I heard a guide once mention the following; ‘you don’t climb Yotei for the snowboarding’. There is also a famous Japanese saying; ‘you are wise to climb Mount Fuji once, and foolish to climb it twice’. After having climbed Mount Yotei twice in three days, I wonder if the same applies here.
Photos courtesy of Powdershots Niseko
Mount Yotei is an astonishing natural landmark, commanding attention on those marvellous clear days that are usually so rare during winter in Niseko. Factual tidbit – Mount Yotei was also called Ezo Fuji – “Ezo” being the old name for Hokkaido, and because it looks very similar to Mount Fuji, though about half the height. With it being so prominent and beautiful, it’s no wonder that so many people look out and dream of climbing it.
The easiest way of achieving this dream is to hire a guide. Experienced guides will know the best way to reach the summit, and just as important, the best way back down. They will also be able to advise about the weather conditions to know if it is possible (or worthwhile), as well as other important and variable factors like current avalanche risk. Guides will usually be able to help organise essential backcountry equipment such as avalanche transceivers, shovel, probe, and snowshoes/skins.
There are four main routes that people use to reach the summit of Mount Yotei, though the two most popular (from Niseko) are the west facing Hangetsuko and the south facing Makkari. Hangetsuko (Half Moon Lake) has the added bonus of offering stunning views back towards Niseko, so while everyone in Niseko is in awe and looking out at Mount Yotei, you are on Mount Yotei in awe looking back at Niseko.
The hike isn’t easy, taking roughly five hours (less if the group is fit, more if the group isn’t). At the same time, the hike isn’t too difficult – you don’t have to be an ironman triathlete.
The Hangetsuko route starts off quite easy, with a gentle stroll through a pine forest along the slowly rising foothills. However, things quickly get serious once out into the open. It is also the first opportunity to see just how far there is left to go.
The next few hours are spent in an almost constant climb up a consistent and steep gradient. Once you exit the shelter of the tree line at about 1200m, the snow can become quite icy from the wind, which can actually make the climb quite easy with a set of good snowshoes.
Then there is the boulder field, where giant boulder-sized lumps of snow and ice (from the buried shrubs/bushes) slow down progress. This is about the point that skiers start to have a hard time skinning and may have to resort to snowshoes or boot packing. The Hangetsuko trail also has a false summit, which will no doubt dishearten most people the first time they realise that they still have further to go.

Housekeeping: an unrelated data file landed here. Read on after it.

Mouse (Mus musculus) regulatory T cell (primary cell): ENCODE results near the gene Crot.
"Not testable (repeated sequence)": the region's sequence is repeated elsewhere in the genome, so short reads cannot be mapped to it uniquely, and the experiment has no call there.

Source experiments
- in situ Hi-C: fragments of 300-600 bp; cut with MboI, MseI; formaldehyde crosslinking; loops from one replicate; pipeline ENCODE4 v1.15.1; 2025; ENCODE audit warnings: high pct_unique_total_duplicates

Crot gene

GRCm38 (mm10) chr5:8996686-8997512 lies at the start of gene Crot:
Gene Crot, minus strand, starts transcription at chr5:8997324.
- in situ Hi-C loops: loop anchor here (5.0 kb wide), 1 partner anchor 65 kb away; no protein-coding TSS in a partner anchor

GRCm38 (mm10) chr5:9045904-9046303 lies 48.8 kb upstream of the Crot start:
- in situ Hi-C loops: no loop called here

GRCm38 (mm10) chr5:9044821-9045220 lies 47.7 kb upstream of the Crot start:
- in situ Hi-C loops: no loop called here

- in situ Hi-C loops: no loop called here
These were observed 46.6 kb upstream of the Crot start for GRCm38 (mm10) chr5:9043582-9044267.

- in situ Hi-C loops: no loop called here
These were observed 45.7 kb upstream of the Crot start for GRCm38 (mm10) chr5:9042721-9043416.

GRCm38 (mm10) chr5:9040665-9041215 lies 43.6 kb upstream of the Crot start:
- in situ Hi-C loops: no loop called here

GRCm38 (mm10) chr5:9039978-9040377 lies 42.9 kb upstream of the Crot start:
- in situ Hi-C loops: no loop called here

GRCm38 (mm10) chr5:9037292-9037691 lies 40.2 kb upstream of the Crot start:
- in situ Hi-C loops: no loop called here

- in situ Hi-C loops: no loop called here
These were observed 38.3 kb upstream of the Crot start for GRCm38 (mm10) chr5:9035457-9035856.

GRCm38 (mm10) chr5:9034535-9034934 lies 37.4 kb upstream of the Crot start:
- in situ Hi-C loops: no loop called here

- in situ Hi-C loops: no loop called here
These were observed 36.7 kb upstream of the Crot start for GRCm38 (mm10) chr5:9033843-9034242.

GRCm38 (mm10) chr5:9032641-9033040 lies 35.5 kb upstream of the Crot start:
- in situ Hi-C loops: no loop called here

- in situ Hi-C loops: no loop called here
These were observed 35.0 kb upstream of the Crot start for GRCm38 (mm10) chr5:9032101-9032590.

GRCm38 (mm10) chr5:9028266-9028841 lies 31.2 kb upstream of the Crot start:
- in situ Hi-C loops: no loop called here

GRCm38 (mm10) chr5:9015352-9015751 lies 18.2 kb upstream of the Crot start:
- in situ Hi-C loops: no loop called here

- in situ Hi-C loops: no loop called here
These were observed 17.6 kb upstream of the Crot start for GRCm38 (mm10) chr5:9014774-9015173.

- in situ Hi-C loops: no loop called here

But, eventually, after a lot of hiking, and if the weather is co-operative, you will be lucky enough to find yourself standing on the rim of a giant snowy volcano. All thoughts of fatigue and suffering will be erased, and a combination of euphoria and elation will sweep over you at the thought of skiing or snowboarding down into the caldera of Mount Yotei.
There is only approximately 150m of vertical, or just enough time for a dozen quick turns, before you find yourself standing in the middle of an enormous snowy bowl, and the grin will last until about half way of the walk back out. There is another fantastic 360 Niseko blog post about the crater with photos – here.
Now, here comes the part about ‘you don’t climb Yotei for the snowboarding’. The first part of the decent can require navigating through the same giant icy ‘boulders’ that slowed down the ascent. It can also tend to be hard and windblown from Mount Yotei being exposed and quite tall.
But, eventually the snow gets deeper in the protected valleys and the fun times begin. And, they keep on going for quite a while, which shouldn’t be surprising considering the effort used to reach the top. This is the high point, hundreds of vertical meters of potentially untracked snow down a steep and open slope – bliss.
Then you finally reach the lower section in the woodlands, where the snow can be quite hard, wet and sun baked, making for a sticky and less than awesome final leg back to the car park.
It’s right about now that the celebrations begin, with giant grinning faces and rounds of high-fives (and beer if the group was forward thinking enough).
So, apart from fitness, the main obstacle in reaching the summit is the weather. It generally considered not worth the effort if it is not going to be a clear and calm day. Mount Yotei is known for donning a hat of clouds, which understandably affects visibility – if you can’t see what you are doing, what is the point. Wind is also a major factor, being so high and exposed, wind speed is generally much higher making the hike up the hard and at times icy surface dangerous – not to mention uncomfortable.
Late February or early March is generally regarded as a good time to think about doing the hike, as there are more sunny days, less wind and fewer storms, though it is certainly possible at other times.
Advice: Hire a guide; understand how to use back country safety equipment; be prepared for bad weather – just because it’s sunny when you start out, doesn’t mean it will stay that way all day; take plenty of food and water (1.5L recommended minimum); take a spare set of goggles; take a hat/sunglasses and sunscreen; hire a guide.
It is an incredible experience to stand on the top of Mount Yotei and to look down into the crater. It isn’t easy, but it is worth every drop of sweat and every muscle pain.